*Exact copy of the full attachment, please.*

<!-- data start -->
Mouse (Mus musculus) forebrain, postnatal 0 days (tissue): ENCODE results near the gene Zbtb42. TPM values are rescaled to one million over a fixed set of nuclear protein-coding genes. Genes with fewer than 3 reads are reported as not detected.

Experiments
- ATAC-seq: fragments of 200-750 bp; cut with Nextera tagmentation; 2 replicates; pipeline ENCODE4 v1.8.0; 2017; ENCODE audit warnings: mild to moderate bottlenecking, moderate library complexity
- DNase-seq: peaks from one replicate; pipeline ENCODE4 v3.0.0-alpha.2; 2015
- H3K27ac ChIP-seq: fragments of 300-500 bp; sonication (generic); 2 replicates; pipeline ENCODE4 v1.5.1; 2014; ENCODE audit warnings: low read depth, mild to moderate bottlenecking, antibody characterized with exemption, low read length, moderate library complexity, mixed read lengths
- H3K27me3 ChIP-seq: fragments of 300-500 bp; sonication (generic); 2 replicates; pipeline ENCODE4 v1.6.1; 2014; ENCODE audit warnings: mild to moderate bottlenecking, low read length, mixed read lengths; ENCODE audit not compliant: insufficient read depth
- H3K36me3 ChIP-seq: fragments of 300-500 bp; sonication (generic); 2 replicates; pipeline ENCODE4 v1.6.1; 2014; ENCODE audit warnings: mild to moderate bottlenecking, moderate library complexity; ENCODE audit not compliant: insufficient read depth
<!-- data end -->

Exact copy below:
Mouse (Mus musculus) forebrain, postnatal 0 days (tissue): ENCODE results near the gene Zbtb42. TPM values are rescaled to one million over a fixed set of nuclear protein-coding genes. Genes with fewer than 3 reads are reported as not detected.

Experiments
- ATAC-seq: fragments of 200-750 bp; cut with Nextera tagmentation; 2 replicates; pipeline ENCODE4 v1.8.0; 2017; ENCODE audit warnings: mild to moderate bottlenecking, moderate library complexity
- DNase-seq: peaks from one replicate; pipeline ENCODE4 v3.0.0-alpha.2; 2015
- H3K27ac ChIP-seq: fragments of 300-500 bp; sonication (generic); 2 replicates; pipeline ENCODE4 v1.5.1; 2014; ENCODE audit warnings: low read depth, mild to moderate bottlenecking, antibody characterized with exemption, low read length, moderate library complexity, mixed read lengths
- H3K27me3 ChIP-seq: fragments of 300-500 bp; sonication (generic); 2 replicates; pipeline ENCODE4 v1.6.1; 2014; ENCODE audit warnings: mild to moderate bottlenecking, low read length, mixed read lengths; ENCODE audit not compliant: insufficient read depth
- H3K36me3 ChIP-seq: fragments of 300-500 bp; sonication (generic); 2 replicates; pipeline ENCODE4 v1.6.1; 2014; ENCODE audit warnings: mild to moderate bottlenecking, moderate library complexity; ENCODE audit not compliant: insufficient read depth